by Joe Davis, Director of Ministry Operations, Alabama Rural Ministry

If we’re serious about practicing Jesus’ mission as mission with, our relationships with those we serve have to be at the center of all our ministry efforts. And not just any relationships, but real friendships. Developing these friendships is often harder than it seems, especially when serving with middle and high school students. Why?

Many reasons could be at play, but a fundamental reason is our desire for accomplishment that comes from seeing tangible, material results. If we’re not careful, this desire can replace friendship as the primary focus of our mission.

Middle and high school students are eager to serve and are full of energy to invest in others. They get excited about the possibility of building a new wheelchair ramp for a family, or reading, playing, and singing with children. As students encounter the struggle of families and kids living in poverty, they desperately want to make a difference. Seeing the possibilities of home repair or kids ministry come to fruition as they serve over the course of a week can fulfill students’ ache to help in some way. They want to say goodbye knowing—and seeing—that they’ve accomplished something.

This isn’t a bad thing!

But this desire for accomplishment can lead us astray if we allow it to dictate the way we serve. Our desire for accomplishment can cause us to work faster and prioritize efficiency. If we let this desire lead us, we’ll find ourselves spending more and more time “doing work” rather than taking breaks to build our friendships. Creating relationships takes time and is never “efficient,” especially when relationships are being made across boundaries of class, race, age, and culture. What’s more: if we let our desire for accomplishment run unchecked, we put ourselves at risk of believing that God’s mission depends on our efforts alone. This subtly moves us from “mission with” to “mission to” as we put ourselves in the place of God.

At Alabama Rural Ministry (ARM), we do everything we can to support our teams so they are empowered to complete critical home repairs for families and tangibly extend Christ’s love with kids. We want to accomplish visible results too! But we have to keep this desire in tension with Jesus’ call to be in loving relationships with those we serve. Sometimes we have to be OK with accomplishing a little less in tangible results so we have time to invest in getting to know others on a deeper level.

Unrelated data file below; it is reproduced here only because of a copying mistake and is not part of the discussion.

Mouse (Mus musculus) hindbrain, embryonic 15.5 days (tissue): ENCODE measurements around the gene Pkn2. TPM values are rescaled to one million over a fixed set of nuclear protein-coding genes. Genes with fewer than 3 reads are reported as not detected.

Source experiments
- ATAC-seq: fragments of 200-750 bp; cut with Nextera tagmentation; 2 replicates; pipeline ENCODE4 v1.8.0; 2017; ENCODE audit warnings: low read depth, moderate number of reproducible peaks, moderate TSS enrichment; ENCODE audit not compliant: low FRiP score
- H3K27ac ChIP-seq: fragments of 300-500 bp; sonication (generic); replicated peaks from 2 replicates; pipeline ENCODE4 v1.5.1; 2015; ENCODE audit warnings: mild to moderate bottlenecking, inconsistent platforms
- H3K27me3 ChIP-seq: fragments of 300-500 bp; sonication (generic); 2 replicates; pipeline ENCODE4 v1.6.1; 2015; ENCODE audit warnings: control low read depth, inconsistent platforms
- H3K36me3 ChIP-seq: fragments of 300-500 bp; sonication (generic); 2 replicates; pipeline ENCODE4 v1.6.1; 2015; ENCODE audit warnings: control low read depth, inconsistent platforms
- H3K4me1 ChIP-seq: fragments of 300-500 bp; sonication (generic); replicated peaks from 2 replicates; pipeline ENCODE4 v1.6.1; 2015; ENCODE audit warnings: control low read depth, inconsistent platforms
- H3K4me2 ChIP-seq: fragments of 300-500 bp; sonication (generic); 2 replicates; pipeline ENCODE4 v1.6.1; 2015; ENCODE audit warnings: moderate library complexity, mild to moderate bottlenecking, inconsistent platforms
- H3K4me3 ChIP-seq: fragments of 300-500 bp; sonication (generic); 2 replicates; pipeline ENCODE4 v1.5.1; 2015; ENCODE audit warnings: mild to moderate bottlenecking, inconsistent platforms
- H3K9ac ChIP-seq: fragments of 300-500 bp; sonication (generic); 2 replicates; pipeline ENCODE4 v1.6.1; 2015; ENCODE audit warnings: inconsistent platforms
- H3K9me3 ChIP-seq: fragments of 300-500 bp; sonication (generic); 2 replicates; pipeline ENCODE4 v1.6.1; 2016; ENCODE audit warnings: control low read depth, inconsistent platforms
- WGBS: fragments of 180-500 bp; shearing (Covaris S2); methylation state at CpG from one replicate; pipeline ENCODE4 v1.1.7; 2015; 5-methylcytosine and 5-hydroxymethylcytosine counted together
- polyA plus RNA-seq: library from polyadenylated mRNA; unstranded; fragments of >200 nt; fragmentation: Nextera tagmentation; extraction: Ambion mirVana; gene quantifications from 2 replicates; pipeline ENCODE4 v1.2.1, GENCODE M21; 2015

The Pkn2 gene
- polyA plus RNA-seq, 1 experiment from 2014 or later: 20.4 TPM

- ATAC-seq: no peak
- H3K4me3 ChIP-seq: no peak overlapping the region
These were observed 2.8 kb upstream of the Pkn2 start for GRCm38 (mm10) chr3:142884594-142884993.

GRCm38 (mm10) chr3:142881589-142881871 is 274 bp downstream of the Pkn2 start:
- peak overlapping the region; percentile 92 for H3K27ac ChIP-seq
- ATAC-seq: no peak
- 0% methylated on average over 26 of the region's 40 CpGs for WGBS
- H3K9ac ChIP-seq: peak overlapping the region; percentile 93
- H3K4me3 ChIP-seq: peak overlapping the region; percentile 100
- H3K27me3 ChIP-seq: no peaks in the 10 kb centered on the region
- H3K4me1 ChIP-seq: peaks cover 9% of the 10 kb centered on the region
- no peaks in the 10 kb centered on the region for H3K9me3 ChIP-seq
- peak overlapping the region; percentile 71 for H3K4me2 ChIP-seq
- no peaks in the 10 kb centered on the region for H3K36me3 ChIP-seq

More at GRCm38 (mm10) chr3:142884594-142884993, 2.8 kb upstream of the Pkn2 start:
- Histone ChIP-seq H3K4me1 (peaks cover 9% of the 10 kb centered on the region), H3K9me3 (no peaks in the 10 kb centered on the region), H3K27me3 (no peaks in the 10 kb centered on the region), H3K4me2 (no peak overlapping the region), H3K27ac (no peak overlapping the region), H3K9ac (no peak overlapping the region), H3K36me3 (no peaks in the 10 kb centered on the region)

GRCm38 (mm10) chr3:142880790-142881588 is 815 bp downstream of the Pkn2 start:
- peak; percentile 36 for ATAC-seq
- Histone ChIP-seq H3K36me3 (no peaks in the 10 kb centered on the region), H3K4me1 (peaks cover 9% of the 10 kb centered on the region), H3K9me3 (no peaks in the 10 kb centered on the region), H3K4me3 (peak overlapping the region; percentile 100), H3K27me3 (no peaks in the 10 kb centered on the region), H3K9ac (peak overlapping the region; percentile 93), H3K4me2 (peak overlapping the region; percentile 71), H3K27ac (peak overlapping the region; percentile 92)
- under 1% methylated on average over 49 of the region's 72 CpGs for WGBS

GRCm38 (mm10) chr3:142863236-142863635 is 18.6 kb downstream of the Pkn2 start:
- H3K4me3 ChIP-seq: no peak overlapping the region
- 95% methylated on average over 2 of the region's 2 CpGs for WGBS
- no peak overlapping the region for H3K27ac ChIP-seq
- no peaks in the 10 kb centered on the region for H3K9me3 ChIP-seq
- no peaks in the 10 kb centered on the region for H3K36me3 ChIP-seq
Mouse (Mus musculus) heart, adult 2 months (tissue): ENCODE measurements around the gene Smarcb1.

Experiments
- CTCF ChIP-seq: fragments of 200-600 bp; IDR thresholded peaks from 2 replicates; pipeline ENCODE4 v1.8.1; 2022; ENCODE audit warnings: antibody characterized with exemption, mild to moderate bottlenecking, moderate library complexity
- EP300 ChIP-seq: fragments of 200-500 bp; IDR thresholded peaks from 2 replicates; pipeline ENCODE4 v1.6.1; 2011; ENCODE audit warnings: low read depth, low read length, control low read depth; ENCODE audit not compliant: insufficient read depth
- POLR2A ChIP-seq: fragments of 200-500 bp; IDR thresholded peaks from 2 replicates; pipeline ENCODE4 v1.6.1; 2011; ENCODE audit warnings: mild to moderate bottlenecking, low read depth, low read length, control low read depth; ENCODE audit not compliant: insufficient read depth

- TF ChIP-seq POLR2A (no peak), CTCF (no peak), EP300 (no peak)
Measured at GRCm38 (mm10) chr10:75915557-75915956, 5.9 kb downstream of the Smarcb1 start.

A helpful tool we use to do prioritize relational ministry is the BLESS acrostic. It goes like this:

  • Begin in prayer. We always begin the day (and end it!) in prayer with those we serve. We acknowledge that this is God’s work in all of our lives and thank God for His love and grace that sustains us.
  • Listen. We get to know each other as we serve. This may mean intentionally stepping away from the work at hand to sit down and talk with the family we’re serving. It may mean taking an extra few minutes with a child at day camp. We come with open hearts and listening ears ready to hear someone else’s story.
  • Eat together. There’s something special about sharing the table with others. In our home repair ministry, we always invite our teams to make extra lunches so they can ask the family they’re serving to join them. Sometimes our families even cook lunch for teams!
  • Serve. This part is easy since we’re all about service. But, it’s important to remember that service is only one dimension. Without the other parts, our service becomes “mission to” instead of “mission with.” All service can and should be relational.
  • Share your story. As we listen and get to know others, we have the opportunity to tell our own story. We all have a story to tell of God’s work in our lives. God uses our stories to encourage and inspire others—and sometimes to invite them into a new relationship with God. Sharing our story completes the relational dynamic that we’re striving for as we go out in mission.

“Mission with” is all about sharing in the BLESSing of God’s love together.

What are your thoughts on the BLESS approach? How might it help your students be on mission with those you serve? We’d love to hear your thoughts on social media or by emailing us at info [at]

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